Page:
Foodies, you may never want to leave this prefecture. In addition to having a relatively warm climate, Shizuoka is located between Japan’s highest mountain (Mount Fuji, in case you didn’t know) and deepest bay (Suruga Bay). So what, you ask? Well, those factors contribute to Shizuoka’s ability to produce more than 430 high-quality agricultural and marine produce – from sakura shrimp and skipjack to wasabi and green tea. Even the globally acclaimed Chef Tetsuya Wakuda, head chef of Waku Ghin in Singapore, has only praises for Shizuoka’s ingredients! He works exclusively with some of the prefecture’s top producers, including Sasue Maeda, a supplier of exceptionally fresh seafood; Yamashita Melon Farm, which produces the highly coveted musk melon; Marumo Mori, a premier tea producer; Miyahara Farm, which specialises in producing four types of wasabi; and Isojiman Premium Sake Brewery, one of the world’s top sake producers.
Of the opinion that Hokkaido’s too commercialised? Then consider its slightly less touristy, yet equally beautiful cousin, Niigata. Niigata is located just an hour away from Tokyo by Shinkansen, yet has a completely different landscape and climate from Japan’s bustling, neon-lit capital city. Visit during winter and you’ll be greeted by the majestic sight of the most snowfall you’ve ever seen in your life the moment the Shinkansen exits the tunnel. For those aching to ski or snowboard, it really doesn’t get much better than Akakura Kanko Resort. This sprawling luxury resort was modelled after European ski resorts, with 52 Western and Japanese style rooms. The abundance of fine powder snow also makes for an excellent skiing experience (so we’re told). After a tiring day out on the slopes, make use of the hotel’s excellent spa to soothe those aching muscles. There is even an outdoor onsen where you can take in the sight of people doing their thing on the slopes as you soak.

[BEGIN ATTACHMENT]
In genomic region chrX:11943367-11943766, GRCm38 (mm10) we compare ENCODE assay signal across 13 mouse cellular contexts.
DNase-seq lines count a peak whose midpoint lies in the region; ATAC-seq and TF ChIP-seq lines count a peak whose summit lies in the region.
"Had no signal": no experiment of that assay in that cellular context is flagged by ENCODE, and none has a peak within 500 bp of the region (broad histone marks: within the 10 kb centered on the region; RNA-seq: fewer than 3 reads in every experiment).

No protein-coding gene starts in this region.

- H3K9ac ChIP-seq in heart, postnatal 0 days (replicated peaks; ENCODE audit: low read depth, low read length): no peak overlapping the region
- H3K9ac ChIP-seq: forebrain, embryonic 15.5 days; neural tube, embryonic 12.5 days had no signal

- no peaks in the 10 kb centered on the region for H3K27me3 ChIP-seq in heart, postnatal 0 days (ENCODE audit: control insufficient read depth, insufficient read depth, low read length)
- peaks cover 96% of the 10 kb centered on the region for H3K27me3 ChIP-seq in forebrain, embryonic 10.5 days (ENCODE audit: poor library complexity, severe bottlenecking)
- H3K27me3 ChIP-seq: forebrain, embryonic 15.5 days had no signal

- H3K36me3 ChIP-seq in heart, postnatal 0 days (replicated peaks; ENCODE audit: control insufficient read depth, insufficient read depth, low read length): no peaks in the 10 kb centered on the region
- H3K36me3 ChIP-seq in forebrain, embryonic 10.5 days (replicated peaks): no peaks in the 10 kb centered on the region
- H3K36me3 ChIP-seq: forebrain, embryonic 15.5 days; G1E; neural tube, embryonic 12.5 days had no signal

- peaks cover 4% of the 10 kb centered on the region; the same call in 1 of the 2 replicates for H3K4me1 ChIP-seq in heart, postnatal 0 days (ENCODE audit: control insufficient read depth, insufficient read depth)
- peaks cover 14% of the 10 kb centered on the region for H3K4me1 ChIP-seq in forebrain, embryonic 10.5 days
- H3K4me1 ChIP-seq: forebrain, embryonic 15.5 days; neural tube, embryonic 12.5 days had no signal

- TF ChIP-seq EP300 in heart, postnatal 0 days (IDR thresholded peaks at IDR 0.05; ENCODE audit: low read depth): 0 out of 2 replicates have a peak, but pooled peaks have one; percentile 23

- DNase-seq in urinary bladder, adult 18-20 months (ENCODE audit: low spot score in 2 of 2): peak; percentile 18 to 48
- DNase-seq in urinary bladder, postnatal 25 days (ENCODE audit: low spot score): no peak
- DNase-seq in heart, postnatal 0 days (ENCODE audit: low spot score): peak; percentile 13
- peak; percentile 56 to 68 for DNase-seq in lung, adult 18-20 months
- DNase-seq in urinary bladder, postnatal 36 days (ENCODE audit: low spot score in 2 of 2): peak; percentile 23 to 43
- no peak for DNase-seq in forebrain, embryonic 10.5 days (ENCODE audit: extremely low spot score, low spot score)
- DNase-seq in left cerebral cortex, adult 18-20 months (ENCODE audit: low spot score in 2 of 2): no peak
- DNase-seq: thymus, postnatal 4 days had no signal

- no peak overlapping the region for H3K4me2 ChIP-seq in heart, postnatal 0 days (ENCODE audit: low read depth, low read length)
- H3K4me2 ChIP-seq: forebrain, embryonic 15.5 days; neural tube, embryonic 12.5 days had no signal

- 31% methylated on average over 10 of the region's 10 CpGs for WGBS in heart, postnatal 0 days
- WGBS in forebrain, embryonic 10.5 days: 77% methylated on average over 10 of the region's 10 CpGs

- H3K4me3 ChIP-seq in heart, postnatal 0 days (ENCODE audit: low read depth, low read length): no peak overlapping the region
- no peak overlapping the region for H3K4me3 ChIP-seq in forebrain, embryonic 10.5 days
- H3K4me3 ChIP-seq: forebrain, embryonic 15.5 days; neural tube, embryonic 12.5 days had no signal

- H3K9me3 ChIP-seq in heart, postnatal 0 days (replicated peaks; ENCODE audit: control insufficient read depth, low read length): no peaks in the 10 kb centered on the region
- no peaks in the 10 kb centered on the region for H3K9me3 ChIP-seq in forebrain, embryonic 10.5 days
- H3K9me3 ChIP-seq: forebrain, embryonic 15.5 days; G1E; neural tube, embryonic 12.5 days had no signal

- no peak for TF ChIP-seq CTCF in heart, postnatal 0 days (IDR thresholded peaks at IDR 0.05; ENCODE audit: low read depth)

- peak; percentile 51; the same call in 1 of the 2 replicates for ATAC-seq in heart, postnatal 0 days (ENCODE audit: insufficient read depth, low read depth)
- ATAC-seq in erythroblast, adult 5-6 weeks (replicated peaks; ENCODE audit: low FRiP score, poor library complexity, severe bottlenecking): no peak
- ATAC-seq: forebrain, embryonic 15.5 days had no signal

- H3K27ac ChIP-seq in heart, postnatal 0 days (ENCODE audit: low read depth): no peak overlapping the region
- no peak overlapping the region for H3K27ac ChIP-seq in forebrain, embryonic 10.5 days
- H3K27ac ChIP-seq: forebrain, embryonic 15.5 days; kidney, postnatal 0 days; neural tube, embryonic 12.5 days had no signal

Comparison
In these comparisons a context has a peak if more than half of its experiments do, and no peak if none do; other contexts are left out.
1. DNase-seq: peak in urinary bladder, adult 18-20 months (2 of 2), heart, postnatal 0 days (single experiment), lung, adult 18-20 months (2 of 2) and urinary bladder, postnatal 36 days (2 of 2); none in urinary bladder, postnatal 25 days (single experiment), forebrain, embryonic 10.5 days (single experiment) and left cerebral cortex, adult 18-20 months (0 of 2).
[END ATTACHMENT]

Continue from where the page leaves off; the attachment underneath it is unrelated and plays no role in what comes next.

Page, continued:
Of course, no visit to Niigata is complete until you’ve stuffed yourself silly on its world-famous Koshihikari rice. Although it was almost always served at the end of a meal, we found ourselves finishing every bowl of rice that was dished out to us as we couldn’t resist its subtly sweet flavour and fluffy texture. A restaurant not to be missed is Harumi-so in Myoko city. Its bamboo leaf sushi, sasazushi, is simply seasoned with vinegar yet very delectable. Sushi toppings include shiitake mushrooms, zenmai (Japanese flowering fern) and kinshi tamago (strips of thin omelette). The set meal comes with noppei (vegetable stewed in potato starch), butajiru (a rich pork-based soup) and agebitashi (deep-fried eggplant soaked in dashi) – winter comfort food at its finest.